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Is micro testing of PRPs/services /low risk foods required?

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#1 cholah35


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Posted 05 May 2017 - 05:52 AM

Hi all,


I am working in a company which produces edible oils, fat emulsions and milled corn grains.

We are into ISO 22000:2005. During our pre- assessment with a certifying body, microbial analysis/ monitoring is one of the findings.

Based on FDA- our products belong to the low risk food category, foods that are unlikely to contain pathogenic microorganisms and will not normally support their growth because of its characteristics and are unlikely to contain harmful chemicals. However, we do annual microbial test for finished product as monitoring through third party laboratory analysis. But, we do not have microbial tests on food contact surfaces, compressed air we are using to blow impurities from our packaging materials, and other cleaning validation.

My question is, do we really need to tighten our monitoring in terms of microbial test? Like the frequency of daily for our products? Or every start up/ shutdown for our machines and equipment?

At the moment, we do not have a micro laboratory.


Thanks :-)



#2 dr. Humaid Khan

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Posted 05 May 2017 - 07:06 AM

Dear Cholah35


The annual monitoring you are doing  of the finished products should be enough. I just you also include monitoring of food contact surfaces  once a month for few months to show that your cleaning procedures are working and have been validated.

On services such as compressed air you can adopt the similar approach i.e monitor the microbiological quality of the regularly may be once a month to show that compressed air continuously meets the microbiological standard.


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Dr Humaid Khan

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Beverly Hills Australia

#3 Charles.C


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Posted 05 May 2017 - 11:24 AM

Hi cholah,


Not a user of iso2200 but can make a few comments which users are welcome to correct if in error -


(1) I deduce yr products are partly/totally RTE. If so, compressed air facilities directly/indirectly contacting food/fcs are not necessarily  themselves  regarded as "Low Risk".

(2) Regarding "services" I suggest you examine iso22000/para.7.2.3. The latter is currently often responded to via iso22002-1.

(3) Assuming you regard "cleaning" as a PRP, afaik validation of the program's effectiveness is not required by iso22000/22002-1. Verification is. Afai can see, iso22002-1 does not specifically mandate a necessity to use micro.data for verifying the effectiveness of the cleaning/sanitizing program (11.1/11.5). But it does for the air (para 6.4). (Nonetheless IMEX micro.data is very effective  for verifying cleaning/sanitizing programs albeit at a not insignificant effort/cost, especially if it needs to be outsourced).

(4) A conventional micro.lab. would probably have to invest for sampling/monitoring compressed air. Not impossible but most facilities seem to outsource if their setup only needs routine monitoring.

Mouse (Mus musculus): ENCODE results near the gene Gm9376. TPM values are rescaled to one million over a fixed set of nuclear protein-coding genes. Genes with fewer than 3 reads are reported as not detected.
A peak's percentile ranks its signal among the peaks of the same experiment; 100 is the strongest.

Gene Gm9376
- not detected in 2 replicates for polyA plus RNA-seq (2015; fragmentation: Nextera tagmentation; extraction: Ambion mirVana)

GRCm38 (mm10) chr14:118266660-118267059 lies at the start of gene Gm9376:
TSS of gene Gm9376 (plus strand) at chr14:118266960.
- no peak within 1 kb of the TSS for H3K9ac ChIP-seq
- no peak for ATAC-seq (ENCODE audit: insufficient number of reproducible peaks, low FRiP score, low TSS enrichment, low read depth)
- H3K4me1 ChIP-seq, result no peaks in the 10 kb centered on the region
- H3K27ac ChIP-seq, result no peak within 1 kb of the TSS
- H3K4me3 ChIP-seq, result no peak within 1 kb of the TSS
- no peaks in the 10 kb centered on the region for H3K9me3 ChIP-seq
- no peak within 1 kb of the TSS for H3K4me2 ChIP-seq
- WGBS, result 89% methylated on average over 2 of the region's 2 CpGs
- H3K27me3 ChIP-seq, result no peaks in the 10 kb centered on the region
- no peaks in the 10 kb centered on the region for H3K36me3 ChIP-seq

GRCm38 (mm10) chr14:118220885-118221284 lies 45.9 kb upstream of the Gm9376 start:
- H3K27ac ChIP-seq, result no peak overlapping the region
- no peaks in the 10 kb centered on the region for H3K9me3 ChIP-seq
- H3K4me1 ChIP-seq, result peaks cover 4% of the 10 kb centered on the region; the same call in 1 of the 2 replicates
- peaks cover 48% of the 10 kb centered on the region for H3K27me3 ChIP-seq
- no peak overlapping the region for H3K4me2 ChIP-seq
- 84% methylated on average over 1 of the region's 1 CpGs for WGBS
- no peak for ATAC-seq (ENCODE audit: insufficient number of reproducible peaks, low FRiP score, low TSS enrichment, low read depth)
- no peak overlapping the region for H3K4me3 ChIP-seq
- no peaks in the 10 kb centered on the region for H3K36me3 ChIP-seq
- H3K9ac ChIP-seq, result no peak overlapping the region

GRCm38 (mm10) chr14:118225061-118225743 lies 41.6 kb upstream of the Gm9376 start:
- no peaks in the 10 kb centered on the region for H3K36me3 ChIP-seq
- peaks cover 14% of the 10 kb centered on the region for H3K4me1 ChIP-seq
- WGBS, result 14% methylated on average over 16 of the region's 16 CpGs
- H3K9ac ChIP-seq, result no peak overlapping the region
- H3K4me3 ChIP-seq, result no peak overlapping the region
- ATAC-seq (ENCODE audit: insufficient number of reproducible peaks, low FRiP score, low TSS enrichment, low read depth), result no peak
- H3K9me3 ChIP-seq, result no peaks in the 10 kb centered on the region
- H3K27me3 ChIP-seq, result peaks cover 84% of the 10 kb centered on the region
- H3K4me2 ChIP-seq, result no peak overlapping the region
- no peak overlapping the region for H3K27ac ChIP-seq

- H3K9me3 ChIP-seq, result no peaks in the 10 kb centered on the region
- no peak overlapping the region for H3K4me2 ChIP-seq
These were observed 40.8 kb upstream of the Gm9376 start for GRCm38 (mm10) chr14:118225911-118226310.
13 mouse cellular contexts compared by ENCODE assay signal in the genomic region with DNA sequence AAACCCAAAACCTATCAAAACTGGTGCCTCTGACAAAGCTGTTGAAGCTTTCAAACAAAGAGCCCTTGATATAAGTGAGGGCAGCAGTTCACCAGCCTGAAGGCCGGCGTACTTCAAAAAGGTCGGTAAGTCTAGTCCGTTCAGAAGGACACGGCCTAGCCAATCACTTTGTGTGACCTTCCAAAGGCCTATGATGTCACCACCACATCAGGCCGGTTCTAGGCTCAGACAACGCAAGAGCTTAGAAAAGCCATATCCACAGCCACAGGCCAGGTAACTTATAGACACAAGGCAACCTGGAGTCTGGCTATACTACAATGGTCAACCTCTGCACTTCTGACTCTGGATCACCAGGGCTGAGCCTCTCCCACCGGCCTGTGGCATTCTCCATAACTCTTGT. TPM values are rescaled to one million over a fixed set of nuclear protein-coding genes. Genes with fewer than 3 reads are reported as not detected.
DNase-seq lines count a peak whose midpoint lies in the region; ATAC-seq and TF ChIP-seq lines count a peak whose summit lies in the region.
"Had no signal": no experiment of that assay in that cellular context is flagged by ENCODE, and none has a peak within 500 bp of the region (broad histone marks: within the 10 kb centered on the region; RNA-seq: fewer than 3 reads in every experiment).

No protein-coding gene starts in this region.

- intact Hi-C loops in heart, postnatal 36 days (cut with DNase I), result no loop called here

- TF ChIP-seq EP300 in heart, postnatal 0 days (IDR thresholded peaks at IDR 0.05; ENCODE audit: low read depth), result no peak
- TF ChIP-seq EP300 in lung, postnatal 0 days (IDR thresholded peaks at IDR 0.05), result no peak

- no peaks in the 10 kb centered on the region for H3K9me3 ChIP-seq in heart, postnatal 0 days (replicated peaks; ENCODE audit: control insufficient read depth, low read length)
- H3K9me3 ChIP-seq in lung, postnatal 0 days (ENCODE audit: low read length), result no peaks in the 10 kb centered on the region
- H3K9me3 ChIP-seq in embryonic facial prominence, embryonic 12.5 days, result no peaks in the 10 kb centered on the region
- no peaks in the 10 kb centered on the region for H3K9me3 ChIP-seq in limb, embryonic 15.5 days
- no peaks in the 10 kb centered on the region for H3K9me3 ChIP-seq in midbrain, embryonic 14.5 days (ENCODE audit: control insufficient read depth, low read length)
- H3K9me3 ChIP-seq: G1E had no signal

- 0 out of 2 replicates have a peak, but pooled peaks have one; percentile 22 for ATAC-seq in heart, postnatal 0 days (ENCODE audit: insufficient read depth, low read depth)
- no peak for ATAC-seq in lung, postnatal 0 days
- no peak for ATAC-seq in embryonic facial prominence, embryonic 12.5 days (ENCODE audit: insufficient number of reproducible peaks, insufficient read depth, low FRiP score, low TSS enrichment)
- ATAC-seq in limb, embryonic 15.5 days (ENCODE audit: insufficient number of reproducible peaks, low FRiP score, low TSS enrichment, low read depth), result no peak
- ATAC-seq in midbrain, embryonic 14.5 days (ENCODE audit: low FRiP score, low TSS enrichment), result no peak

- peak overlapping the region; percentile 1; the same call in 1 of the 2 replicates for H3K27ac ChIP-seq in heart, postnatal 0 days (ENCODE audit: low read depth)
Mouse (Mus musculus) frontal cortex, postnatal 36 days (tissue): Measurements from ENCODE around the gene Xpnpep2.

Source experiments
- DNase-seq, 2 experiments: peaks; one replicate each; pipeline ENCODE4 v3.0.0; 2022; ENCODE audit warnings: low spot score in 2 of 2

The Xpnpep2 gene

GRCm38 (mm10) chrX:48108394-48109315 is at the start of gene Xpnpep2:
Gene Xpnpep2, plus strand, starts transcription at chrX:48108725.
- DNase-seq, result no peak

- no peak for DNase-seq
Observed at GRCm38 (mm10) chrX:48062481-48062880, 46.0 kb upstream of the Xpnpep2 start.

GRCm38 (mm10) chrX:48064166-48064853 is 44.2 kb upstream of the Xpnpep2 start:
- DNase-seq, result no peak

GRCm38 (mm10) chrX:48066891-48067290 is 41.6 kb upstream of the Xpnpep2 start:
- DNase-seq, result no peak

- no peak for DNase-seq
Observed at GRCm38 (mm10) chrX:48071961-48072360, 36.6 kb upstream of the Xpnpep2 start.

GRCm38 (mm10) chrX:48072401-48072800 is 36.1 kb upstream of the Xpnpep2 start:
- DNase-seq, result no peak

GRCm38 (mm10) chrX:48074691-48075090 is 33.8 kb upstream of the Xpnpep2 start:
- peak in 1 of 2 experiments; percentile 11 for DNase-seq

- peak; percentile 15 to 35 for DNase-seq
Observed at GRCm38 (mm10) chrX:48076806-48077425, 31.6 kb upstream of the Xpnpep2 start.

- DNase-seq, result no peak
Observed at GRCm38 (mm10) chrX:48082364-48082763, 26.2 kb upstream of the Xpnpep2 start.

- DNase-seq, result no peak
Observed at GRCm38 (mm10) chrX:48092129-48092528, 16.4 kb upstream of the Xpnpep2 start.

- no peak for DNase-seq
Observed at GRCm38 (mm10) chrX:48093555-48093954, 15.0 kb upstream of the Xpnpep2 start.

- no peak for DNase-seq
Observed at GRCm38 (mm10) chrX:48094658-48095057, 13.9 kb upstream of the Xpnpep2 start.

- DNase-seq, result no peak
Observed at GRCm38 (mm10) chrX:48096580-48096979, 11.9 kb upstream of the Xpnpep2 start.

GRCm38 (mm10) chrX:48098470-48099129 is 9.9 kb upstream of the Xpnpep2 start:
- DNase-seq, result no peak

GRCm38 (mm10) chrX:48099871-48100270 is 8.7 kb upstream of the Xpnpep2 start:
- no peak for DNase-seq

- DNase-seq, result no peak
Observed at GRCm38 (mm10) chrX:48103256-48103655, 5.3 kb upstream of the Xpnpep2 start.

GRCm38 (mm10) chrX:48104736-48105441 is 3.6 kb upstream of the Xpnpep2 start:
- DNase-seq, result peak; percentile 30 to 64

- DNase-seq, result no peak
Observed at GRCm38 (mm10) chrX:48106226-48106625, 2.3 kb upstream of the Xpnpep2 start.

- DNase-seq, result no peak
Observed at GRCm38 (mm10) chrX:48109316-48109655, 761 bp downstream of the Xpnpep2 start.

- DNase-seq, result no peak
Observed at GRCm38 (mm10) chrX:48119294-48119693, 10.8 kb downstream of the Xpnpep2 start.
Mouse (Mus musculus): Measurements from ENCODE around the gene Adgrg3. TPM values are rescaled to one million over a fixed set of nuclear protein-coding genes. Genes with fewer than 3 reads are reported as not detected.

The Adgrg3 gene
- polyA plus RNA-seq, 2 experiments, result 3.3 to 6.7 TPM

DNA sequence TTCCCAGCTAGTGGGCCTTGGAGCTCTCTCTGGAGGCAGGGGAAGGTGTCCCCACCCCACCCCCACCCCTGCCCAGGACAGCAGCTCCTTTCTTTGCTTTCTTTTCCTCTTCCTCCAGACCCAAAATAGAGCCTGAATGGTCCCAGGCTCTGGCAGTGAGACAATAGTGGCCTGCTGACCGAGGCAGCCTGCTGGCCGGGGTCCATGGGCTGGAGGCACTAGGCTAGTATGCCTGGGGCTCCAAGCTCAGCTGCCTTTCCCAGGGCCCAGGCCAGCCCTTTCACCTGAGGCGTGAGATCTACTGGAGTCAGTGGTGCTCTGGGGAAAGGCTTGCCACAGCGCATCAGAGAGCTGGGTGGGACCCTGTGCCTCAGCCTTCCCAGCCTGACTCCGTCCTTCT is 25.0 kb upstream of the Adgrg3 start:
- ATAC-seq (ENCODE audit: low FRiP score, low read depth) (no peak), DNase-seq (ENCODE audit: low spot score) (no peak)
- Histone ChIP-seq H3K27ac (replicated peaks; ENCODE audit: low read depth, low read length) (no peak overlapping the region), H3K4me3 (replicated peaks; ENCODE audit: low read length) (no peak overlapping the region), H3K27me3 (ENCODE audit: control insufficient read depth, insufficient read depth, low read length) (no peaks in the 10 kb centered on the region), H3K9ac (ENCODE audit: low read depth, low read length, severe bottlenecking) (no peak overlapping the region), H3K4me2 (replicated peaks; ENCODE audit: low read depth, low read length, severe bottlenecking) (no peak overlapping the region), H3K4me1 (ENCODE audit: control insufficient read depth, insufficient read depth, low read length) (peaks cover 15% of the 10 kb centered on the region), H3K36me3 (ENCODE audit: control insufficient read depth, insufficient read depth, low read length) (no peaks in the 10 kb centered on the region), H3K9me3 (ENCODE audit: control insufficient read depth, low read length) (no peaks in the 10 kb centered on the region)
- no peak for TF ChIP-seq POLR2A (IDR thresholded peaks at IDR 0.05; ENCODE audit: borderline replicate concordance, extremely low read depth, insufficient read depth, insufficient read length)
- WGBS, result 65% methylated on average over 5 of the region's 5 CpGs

(5) micro.testing of finished products is typically part of the haccp verification program. Frequency usually "risk-based"/financial  + logistically if in-house lab..

Kind Regards,



#4 FurFarmandFork


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Posted 05 May 2017 - 03:29 PM



Based on FDA- our products belong to the low risk food category, foods that are unlikely to contain pathogenic microorganisms and will not normally support their growth because of its characteristics and are unlikely to contain harmful chemicals.


Be careful on this, the landscape is changing. Just because your product doesn't normally support the growth of pathogens does not mean it is lethal to them. FDA also takes the position that flour is not RTE and tells consumers it should not be eaten raw, however the flour manufacturers involved in the recent E. coli outbreaks in Canada and USA (or cookie dough for listeria) are still being held liable for producing contaminated products. It looks like many of your products get used downstream, if your material is the "seed" source for pathogens that will proliferate downstream, you're still going to receive the liability at some point.

QA Manager and food safety blogger in Oregon, USA.


Interested in more information on food safety and science? Check out Furfarmandfork.com for more insights!

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#5 Trace Analytics

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Posted 27 July 2017 - 07:31 PM

Hello, I'll address the compressed air portion of your question. FDA and certifying bodies like SQF, BRC, FSSC22000 require monitoring of compressed air for chemical and microbial contaminants. Chemical contaminants that can be present in a compressed air system are particles, water, and oil. We just presented a Food Safety Friday webinar that may be helpful to you, here's the link: https://goo.gl If you have any specific questions, feel free to contact us at IFSQNanswers@AirCheckLab.com, 512-263-0000 x4.

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